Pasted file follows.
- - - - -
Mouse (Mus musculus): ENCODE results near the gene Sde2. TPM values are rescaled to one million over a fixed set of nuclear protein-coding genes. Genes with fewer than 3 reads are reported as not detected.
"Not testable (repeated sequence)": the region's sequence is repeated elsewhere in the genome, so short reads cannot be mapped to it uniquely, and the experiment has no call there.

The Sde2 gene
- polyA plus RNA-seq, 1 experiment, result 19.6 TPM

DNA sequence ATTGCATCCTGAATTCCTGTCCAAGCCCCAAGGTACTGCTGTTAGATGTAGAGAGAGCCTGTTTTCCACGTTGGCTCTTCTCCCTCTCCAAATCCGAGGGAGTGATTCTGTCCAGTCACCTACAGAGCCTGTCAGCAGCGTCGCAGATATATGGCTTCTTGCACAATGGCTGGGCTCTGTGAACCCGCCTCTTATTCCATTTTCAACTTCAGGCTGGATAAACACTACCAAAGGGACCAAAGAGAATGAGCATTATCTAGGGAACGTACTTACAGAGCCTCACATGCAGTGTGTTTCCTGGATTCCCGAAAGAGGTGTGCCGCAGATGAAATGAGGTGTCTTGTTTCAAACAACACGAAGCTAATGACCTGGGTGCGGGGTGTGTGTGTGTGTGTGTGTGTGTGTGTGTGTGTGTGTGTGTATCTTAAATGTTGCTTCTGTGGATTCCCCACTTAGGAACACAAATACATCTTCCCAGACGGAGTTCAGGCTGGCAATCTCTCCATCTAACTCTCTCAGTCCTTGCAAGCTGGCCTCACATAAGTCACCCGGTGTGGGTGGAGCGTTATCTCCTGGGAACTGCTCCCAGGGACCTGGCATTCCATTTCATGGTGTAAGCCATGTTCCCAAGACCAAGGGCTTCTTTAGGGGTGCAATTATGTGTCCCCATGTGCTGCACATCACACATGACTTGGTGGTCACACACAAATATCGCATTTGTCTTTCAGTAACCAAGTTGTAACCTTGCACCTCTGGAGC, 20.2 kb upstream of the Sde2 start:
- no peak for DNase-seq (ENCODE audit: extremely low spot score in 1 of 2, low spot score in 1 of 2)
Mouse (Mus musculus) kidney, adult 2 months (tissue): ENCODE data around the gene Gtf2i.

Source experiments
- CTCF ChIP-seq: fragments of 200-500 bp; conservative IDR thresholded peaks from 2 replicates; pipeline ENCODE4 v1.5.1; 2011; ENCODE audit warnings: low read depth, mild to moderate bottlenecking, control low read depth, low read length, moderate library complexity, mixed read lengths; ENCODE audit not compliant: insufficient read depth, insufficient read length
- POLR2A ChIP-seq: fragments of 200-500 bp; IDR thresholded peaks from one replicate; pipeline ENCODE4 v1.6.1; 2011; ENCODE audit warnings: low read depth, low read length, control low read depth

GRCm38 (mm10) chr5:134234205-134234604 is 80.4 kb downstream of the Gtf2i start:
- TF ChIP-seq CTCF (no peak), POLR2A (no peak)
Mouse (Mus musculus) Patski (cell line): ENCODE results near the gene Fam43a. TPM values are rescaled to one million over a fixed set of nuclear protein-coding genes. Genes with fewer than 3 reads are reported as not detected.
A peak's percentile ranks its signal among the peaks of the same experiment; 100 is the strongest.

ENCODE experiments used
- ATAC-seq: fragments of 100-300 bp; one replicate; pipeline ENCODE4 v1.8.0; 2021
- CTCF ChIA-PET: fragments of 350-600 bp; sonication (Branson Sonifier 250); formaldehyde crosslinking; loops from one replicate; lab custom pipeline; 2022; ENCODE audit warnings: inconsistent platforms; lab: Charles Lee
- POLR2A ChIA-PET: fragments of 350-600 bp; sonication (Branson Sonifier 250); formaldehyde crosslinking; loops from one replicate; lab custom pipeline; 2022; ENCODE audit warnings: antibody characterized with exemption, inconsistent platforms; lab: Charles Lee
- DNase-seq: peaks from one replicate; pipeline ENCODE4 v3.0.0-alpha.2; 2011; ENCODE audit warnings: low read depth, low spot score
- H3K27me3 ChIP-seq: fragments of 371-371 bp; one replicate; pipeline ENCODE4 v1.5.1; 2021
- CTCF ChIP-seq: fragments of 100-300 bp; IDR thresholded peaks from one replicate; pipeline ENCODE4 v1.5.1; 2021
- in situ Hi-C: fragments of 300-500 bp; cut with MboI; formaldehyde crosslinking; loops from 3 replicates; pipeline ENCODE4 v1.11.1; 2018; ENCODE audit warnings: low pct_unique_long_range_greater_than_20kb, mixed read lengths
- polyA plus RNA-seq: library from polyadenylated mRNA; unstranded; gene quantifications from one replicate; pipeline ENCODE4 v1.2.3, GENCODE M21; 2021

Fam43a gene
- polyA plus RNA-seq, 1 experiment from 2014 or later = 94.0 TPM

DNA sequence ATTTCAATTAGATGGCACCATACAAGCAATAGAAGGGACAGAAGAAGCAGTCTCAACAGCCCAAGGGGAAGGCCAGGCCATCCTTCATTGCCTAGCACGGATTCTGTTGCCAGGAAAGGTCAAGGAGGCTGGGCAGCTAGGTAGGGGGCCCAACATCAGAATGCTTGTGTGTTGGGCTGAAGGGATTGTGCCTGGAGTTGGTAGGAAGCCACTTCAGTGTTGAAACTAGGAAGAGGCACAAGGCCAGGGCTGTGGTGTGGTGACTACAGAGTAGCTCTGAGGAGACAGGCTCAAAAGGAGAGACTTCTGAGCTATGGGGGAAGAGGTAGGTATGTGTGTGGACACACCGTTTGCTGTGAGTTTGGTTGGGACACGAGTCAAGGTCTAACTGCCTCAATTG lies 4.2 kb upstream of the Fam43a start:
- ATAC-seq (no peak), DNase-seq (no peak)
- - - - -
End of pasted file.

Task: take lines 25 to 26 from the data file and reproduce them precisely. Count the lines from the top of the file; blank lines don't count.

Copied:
- polyA plus RNA-seq, 1 experiment from 2014 or later = 94.0 TPM

DNA sequence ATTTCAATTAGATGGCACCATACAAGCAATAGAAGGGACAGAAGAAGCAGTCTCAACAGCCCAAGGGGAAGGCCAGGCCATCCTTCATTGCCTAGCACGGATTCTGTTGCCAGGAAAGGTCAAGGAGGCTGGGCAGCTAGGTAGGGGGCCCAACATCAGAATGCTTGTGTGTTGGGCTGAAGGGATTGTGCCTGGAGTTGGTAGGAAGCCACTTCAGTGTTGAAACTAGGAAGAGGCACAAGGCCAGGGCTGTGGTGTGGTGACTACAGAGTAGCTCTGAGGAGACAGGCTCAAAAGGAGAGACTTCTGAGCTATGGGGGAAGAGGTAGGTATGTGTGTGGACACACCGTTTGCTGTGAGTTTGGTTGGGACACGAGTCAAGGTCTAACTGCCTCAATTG lies 4.2 kb upstream of the Fam43a start: